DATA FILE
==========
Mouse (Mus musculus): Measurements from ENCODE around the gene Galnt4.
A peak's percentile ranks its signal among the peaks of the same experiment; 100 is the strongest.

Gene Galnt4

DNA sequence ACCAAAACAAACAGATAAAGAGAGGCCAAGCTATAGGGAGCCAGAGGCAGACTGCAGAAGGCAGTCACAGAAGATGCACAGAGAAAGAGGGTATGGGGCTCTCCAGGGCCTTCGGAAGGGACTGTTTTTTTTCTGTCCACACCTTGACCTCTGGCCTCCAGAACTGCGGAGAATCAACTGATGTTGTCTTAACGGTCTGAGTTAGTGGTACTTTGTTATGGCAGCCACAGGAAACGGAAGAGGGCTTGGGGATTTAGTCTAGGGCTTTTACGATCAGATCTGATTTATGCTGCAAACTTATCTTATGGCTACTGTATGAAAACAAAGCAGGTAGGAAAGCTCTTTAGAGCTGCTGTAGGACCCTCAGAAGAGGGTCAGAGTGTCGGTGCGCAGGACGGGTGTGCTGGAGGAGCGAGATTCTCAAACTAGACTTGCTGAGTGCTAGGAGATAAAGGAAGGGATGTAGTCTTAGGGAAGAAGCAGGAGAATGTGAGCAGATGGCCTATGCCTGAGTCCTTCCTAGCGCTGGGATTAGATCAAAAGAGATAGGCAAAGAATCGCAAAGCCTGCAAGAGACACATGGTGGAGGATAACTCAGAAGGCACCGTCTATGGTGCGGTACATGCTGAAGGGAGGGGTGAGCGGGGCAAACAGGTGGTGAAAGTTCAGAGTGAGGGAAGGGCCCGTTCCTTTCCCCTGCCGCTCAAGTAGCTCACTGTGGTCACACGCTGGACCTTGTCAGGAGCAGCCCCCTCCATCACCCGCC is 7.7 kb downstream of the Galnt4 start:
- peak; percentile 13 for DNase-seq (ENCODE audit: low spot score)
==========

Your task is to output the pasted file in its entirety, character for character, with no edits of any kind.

Mouse (Mus musculus): Measurements from ENCODE around the gene Galnt4.
A peak's percentile ranks its signal among the peaks of the same experiment; 100 is the strongest.

Gene Galnt4

DNA sequence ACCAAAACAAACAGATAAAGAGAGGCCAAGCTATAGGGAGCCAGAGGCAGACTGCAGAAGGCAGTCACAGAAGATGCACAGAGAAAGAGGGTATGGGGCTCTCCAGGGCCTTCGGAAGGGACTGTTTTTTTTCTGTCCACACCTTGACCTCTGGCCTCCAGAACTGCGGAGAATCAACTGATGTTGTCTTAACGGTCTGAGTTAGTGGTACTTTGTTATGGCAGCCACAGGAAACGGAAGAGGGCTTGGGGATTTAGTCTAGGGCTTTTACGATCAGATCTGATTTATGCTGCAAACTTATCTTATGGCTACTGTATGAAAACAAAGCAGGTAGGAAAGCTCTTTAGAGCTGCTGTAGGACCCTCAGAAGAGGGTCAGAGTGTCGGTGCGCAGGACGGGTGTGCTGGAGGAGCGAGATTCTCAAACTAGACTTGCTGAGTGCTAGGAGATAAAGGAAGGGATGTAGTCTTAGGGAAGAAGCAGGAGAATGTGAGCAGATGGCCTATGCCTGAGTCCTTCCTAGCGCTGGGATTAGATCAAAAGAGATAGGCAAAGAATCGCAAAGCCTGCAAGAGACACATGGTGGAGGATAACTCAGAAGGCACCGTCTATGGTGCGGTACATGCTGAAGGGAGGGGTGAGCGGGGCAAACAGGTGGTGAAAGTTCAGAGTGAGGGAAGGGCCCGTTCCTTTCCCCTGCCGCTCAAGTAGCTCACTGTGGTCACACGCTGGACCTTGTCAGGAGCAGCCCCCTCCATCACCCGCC is 7.7 kb downstream of the Galnt4 start:
- peak; percentile 13 for DNase-seq (ENCODE audit: low spot score)